Maybe it's because I miss the classroom sometimes, or maybe it's because I'm still figuring out how to interact with a toddler, but at times when I'm with Carl I revert to being Sarah the Teacher, rather than Sarah the Tatie. I've started deliberately trying to help him acquire certain words in French, rather than just saying what comes naturally in the context, and I tend to use a lot of the same approaches that I would with my former college students in beginning French classes!
With those classes, I referred rarely to the textbook or the written word at first. Instead, I brought in pictures and props and used actions to illustrate the words, repeating them over and over and over, especially via questions (e.g. "Is this X or Y? Do you like X? Do you like Y? Can you see X at school? Can you see Y at school? Can you see X at the mall? Can you see Y at the mall? Is X big or small? Is X happy or sad? Etc.). The students didn't have to make entire sentences--but they did have to understand all the words in the sentence to respond correctly.
And that's what I find myself doing with my nephew now. I pick out a couple of contrasting words to try to "teach" him each time, for example "vite" (quickly) and "lentement" (slowly). For those two, we played with trains, cars, and stuffed animals, pushing them at different speeds. I held Carl in my arms and ran around the room saying "vite," and "Tatie court vite," and then walked in slow motion, saying "lentement" and "Tatie marche lentement." Then we jumped up and down quickly and slowly. (Carl's always loved bouncing.) If we heard a car drive by the house, I pointed out whether it was going "vite" or "lentement." After that, I put Carl on the floor and gave him directions--walk fast, walk slowly, push the car fast, push the car slowly. Finally, I pushed a toy either fast or slowly, asking him if it was moving "vite" or "lentement." And he was usually right! Now I'm trying to keep track of which words I've made a conscious effort to teach him so that I can remember to recycle them later in other situations, like commenting "Carl mange vite!" when he eagerly shoves strawberries into his mouth at snacktime, and I want to find stories that use these key words so he can hear them in a larger context and see the illustrations.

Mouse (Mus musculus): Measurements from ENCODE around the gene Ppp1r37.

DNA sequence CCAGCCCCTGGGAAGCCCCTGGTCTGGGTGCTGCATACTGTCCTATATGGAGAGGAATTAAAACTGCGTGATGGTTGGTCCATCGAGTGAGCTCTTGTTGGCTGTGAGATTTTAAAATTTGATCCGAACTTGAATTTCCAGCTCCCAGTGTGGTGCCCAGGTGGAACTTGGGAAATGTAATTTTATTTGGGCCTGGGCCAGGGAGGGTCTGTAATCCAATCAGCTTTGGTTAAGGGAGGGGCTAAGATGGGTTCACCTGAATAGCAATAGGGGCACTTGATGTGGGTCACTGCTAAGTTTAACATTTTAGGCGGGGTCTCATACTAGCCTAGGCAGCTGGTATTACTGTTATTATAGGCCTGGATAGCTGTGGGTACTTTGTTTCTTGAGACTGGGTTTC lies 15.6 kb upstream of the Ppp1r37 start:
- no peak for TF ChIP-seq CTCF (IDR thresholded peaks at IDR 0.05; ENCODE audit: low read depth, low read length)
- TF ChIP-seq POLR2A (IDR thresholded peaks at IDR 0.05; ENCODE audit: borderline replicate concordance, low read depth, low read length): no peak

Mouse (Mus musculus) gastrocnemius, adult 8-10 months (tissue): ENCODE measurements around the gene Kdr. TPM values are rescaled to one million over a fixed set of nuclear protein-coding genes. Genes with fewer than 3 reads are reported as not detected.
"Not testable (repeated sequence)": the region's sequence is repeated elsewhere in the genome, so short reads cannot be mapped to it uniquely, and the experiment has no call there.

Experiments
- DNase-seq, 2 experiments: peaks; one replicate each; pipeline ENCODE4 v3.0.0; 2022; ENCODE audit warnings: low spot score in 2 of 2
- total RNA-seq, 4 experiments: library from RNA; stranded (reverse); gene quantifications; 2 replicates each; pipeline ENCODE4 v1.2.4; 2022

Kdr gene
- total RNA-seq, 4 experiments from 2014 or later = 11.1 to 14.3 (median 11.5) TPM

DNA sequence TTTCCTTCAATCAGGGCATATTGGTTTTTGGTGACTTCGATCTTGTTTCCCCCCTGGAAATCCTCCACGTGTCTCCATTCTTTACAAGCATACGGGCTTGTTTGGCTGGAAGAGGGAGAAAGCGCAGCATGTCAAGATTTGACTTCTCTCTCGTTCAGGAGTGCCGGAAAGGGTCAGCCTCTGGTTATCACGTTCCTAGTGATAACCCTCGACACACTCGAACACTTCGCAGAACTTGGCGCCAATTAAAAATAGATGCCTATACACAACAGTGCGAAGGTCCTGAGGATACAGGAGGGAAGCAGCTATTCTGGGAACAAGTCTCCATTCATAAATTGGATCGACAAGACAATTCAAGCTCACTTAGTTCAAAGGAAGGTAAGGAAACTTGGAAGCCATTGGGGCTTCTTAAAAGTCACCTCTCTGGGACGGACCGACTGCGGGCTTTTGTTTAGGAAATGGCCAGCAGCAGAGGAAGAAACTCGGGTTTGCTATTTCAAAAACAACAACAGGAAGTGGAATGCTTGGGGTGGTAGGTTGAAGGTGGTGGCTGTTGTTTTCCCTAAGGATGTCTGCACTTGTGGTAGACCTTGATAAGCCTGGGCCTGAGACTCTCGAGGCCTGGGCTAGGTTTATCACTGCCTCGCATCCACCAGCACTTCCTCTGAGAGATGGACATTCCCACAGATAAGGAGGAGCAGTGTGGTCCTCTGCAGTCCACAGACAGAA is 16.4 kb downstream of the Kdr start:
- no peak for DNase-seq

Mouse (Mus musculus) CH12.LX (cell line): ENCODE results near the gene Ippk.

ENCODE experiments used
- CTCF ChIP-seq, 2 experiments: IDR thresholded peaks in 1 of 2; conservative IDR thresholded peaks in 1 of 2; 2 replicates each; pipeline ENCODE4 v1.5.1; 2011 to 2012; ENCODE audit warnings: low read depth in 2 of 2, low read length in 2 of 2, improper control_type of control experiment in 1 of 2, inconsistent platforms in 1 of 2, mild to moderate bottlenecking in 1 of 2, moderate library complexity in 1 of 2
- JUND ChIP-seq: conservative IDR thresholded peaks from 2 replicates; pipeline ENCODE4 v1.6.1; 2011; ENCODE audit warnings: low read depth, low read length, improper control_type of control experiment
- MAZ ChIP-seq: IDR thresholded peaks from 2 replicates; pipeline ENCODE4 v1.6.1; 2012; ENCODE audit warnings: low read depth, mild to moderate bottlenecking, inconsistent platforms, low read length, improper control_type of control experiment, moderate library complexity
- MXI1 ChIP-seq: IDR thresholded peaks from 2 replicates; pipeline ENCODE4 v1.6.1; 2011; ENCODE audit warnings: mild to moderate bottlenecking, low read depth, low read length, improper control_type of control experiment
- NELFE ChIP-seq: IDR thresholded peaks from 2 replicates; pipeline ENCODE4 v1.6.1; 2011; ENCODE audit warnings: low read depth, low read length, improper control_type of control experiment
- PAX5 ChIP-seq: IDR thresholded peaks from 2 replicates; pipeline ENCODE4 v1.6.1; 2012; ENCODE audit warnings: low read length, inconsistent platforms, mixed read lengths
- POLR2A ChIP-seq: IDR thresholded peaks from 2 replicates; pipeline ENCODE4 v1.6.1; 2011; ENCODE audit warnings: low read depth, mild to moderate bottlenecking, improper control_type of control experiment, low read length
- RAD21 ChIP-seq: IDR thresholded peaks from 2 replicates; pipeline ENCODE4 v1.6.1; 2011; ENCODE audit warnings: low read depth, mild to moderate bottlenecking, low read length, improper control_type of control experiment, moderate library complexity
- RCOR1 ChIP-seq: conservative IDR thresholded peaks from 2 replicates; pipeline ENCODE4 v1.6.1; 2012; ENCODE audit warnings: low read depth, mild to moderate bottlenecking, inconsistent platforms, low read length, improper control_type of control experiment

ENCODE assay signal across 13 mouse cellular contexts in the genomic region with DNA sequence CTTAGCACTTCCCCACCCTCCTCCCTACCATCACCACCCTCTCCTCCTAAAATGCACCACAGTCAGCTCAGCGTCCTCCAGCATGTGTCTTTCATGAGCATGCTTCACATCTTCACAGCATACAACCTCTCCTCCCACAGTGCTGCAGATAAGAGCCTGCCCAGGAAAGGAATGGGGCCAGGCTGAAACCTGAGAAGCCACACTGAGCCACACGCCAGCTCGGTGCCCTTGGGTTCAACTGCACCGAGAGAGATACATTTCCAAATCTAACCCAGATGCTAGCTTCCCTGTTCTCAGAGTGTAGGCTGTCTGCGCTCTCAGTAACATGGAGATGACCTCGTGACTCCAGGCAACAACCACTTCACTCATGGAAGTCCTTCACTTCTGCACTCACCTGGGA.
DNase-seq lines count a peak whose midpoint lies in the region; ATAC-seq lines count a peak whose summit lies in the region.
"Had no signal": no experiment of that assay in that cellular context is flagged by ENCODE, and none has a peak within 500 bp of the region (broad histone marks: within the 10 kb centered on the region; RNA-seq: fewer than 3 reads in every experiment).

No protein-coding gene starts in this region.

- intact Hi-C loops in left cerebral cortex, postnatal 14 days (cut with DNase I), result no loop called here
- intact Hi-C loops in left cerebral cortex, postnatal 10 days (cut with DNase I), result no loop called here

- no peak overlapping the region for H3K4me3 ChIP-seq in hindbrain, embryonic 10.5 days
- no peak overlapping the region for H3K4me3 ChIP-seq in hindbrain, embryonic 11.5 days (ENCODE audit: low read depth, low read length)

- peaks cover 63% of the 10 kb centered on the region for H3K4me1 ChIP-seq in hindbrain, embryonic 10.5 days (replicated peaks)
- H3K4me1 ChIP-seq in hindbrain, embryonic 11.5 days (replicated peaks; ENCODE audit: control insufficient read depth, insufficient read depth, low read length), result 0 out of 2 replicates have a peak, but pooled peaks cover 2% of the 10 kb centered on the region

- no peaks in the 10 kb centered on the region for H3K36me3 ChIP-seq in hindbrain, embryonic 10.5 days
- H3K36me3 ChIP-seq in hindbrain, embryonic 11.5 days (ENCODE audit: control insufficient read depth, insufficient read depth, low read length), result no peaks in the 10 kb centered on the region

All of this comes straight out of the foreign language methodology training I received in grad school. Give the learners lots and lots of exposure to the new words (different studies cite different numbers, all over 30-some repetitions, some as many as 75+) in several contexts. Don't translate the new words into English--illustrate them clearly in several different ways. Engage the learners--make them do more than sit at their desks and repeat the words after the teacher (thus appealing to many different learning styles or multiple intelligences). Move from passive knowledge (being able to recognize the words) to active knowledge (being able to produce the words). Have the students practice the new vocabulary at home in different ways and then bring the words back during later lessons in different contexts combined with other new words.
And while this approach seems to work with my nephew, I don't know if it's too didactic for a 19-month-old! On the one hand, it seems reminiscent of some Sesame Street episodes that introduce new words and ideas; on the other hand, if I am planning ahead what I'm going to say, I'm no longer exposing him to 100% natural, communicative French. But then I remind myself that I only take care of him one afternoon a week--and it almost always involves a nap--which doesn't make for a lot of immersion in French over the course of his waking life. So shouldn't I be trying to squeeze as much focused language use into our time together?
I'd love to hear from other parents--both monolingual and bilingual--about whether or not they set out to help their toddlers acquire certain words, and how it seems to work best, and if it feels comfortable or teacherly. Please let me know by clicking on "comments" and sharing your experiences!